Members of Congress and others complain Medicare’s revamped Plan Finder had problems. Federal officials say they can help consumers who got bad information change their plans next year. But details about how switching will work are yet to come.
Harvard psychiatrist Arthur Kleinman shed his “veil of ignorance” during 11 years serving as the primary family caregiver for his wife, who had a rare form of early Alzheimer’s disease. In a new book, “The Soul of Care,” he offers suggestions for transforming health care ― just as caregiving transformed him.
As alarms proliferate, hospitals are working to sort through the cacophony that can overwhelm staff and cause them to overlook real signs of harm.
Family caregivers are the backbone of our nation’s system of long-term care for older adults. Every year, more than 34 million unpaid caregivers — mostly family members — provide essential aid to adults age 50 and older, helping with tasks such as bathing or dressing and, increasingly, performing complex medical tasks such as managing medications, dressing wounds and operating medical equipment.
Dozens of frail nursing home residents have been informed by their Medi-Cal managed care plans that they are no longer eligible for long-term care. Some health care advocates and legal aid attorneys fear that such terminations will increase as the state implements mandatory managed care for nursing home residents.
More baby boomers look forward to aging in place — in their homes, rather than in a care facility. But the costs of retrofitting a house is likely prohibitive for many Americans.
In what experts call an “epidemic of immobility,” older hospital patients remain stuck in bed, their movements tracked by loud and ineffective bed alarms, losing muscle mass that’s key to their health and daily functioning.
The notion of a national program to tend to the day-to-day needs of a booming older population has circulated for years. Now, there are grants ― and grit ― behind it.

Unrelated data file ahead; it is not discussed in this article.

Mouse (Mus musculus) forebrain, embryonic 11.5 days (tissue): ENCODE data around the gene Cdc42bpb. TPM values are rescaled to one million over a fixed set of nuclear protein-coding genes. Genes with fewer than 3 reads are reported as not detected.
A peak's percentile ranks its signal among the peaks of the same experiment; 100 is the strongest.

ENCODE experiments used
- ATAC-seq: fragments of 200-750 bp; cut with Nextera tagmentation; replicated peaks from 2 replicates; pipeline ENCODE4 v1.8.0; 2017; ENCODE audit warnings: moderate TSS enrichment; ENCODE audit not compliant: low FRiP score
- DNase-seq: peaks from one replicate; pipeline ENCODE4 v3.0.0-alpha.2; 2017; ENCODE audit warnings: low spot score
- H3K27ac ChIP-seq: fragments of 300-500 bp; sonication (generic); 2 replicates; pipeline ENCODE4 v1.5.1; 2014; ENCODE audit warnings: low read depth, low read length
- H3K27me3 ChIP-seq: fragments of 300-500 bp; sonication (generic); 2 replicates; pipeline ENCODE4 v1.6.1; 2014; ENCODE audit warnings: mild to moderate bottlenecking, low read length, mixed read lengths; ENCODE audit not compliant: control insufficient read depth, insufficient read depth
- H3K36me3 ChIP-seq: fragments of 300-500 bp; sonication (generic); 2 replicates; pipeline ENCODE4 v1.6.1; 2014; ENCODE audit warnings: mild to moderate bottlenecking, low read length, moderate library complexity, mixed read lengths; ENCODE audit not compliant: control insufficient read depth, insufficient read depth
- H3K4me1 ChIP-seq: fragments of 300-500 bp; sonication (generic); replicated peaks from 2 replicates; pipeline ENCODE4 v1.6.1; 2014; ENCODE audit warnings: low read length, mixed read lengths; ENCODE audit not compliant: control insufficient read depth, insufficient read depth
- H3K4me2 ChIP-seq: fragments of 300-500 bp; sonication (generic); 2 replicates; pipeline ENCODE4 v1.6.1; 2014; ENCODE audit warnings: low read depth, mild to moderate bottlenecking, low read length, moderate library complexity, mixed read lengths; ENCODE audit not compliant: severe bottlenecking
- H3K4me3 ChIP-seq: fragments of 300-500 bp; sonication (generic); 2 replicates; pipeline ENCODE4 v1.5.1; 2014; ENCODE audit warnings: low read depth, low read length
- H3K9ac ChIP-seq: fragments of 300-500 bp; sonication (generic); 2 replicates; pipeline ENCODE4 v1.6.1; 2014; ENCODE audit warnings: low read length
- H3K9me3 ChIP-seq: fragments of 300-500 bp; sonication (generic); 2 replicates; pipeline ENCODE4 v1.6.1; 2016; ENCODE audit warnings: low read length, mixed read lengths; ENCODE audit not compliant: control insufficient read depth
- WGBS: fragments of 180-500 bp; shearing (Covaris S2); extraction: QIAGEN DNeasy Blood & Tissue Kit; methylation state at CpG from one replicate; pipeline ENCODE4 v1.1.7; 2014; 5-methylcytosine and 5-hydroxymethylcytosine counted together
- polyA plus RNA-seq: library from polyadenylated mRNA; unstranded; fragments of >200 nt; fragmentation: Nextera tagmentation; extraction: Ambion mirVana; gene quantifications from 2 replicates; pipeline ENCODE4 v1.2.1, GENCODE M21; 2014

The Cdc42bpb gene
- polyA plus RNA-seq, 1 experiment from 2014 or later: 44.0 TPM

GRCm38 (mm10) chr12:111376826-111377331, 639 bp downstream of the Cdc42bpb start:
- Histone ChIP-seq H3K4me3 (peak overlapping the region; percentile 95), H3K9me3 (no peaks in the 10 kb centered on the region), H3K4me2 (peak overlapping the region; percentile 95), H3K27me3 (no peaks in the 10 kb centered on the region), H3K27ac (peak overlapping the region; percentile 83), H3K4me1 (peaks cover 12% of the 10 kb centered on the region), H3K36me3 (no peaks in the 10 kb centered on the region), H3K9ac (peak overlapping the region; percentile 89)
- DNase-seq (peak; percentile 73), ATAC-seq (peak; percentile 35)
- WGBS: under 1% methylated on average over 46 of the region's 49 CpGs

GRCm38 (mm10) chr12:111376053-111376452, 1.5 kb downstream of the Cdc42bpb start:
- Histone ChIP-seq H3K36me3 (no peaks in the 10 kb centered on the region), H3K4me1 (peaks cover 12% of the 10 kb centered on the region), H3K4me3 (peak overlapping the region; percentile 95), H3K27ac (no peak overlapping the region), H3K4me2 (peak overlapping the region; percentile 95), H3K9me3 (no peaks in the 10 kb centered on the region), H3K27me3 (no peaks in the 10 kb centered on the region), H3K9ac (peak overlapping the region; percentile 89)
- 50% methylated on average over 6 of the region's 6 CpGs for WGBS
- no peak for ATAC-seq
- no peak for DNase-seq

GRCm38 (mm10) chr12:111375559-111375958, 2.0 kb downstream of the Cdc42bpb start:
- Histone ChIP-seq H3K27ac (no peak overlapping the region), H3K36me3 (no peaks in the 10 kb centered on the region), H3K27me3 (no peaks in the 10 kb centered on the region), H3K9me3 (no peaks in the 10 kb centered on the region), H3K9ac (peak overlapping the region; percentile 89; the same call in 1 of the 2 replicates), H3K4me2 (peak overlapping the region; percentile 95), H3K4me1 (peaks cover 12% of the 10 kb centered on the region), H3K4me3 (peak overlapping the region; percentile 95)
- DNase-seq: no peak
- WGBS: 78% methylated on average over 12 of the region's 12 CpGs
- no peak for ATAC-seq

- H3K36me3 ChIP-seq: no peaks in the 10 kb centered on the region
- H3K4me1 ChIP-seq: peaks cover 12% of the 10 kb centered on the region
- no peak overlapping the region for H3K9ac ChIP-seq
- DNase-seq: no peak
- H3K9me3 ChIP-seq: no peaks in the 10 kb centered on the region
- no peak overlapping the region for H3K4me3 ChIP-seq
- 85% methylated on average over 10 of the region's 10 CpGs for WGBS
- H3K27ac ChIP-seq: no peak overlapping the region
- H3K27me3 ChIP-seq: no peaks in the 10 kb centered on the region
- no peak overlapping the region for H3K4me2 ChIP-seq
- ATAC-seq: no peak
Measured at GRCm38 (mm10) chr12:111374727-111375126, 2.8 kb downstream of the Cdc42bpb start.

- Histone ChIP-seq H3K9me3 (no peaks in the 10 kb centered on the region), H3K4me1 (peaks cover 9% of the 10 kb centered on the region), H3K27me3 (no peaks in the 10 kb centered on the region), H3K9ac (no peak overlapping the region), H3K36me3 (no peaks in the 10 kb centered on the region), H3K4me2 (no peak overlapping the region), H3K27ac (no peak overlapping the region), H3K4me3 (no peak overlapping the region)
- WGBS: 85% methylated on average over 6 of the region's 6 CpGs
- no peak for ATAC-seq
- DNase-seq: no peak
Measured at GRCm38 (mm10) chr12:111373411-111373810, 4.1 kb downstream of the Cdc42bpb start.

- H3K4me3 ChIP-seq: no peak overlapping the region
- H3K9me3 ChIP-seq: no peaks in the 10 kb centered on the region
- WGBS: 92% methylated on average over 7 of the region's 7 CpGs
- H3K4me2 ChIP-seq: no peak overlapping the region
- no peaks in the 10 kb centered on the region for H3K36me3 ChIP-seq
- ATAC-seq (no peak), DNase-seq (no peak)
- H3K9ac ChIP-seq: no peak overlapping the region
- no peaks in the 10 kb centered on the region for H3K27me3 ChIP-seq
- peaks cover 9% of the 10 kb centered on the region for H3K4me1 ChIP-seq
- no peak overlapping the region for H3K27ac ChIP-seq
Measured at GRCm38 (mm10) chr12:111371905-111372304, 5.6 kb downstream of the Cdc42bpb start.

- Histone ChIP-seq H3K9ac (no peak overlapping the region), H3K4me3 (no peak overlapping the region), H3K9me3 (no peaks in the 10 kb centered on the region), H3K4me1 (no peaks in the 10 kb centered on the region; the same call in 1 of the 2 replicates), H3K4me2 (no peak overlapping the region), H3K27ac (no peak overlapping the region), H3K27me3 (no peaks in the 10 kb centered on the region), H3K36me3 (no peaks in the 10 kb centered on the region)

For more than a decade, customers used the online plan finder to compare dozens of policies. Yet after a redesign of the website, the search results no longer list which plan offers a customer the best value. Federal officials say it will be fixed before enrollment begins next week.
Starting today, Medicare is keeping half a billion dollars in payments from 83% of general hospitals for having too many patients come back.
Each year, Medicare punishes hospitals that have high rates of readmissions and high rates of infections and patient injuries. Check out which hospitals have been penalized.
Knowing when — and how — to limit a loved one’s access to digital devices is akin to taking their car keys.
Simple alterations — like better signs, seating, parking or door design — can make it easier for older patients to navigate health care facilities. Here are several changes doctors’ offices, clinics and hospitals could make.
One out of every 13 seniors in America struggles to get enough food to eat while the federal program intended to help hasn’t kept pace with the graying population. KHN Midwest editor/correspondent Laura Ungar explains what you need to know about this largely hidden problem.
One out of every 13 older Americans struggles to find enough food to eat while the federal program intended to help hasn’t kept pace with the graying population.
In Colorado case, the right to aid a cancer patient’s death runs up against faith-based hospital policies. As more states have passed laws, about 1 in 6 acute care beds nationally is in a hospital that is Catholic-owned or -affiliated.
What changes are needed to bring home dialysis to more patients — especially older adults, the fastest-growing group of patients with serious, irreversible kidney disease? We asked nephrologists, patient advocates and dialysis company officials for their thoughts.
It takes more than an executive order to shift kidney disease patients from dialysis centers to home care. These patients show it takes discipline, skill, will and support.
Medicare beneficiaries under observation care in the hospital can face higher costs for treatment and are not covered for nursing home care when discharged. A federal trial in Hartford, Conn., will determine whether the government’s ban on appeals involving observation care coverage is fair.
Kathy Brandt and her wife, Kim Acquaviva, national experts in hospice and palliative care, shared intimate details of Brandt’s experience with terminal cancer before her death Sunday.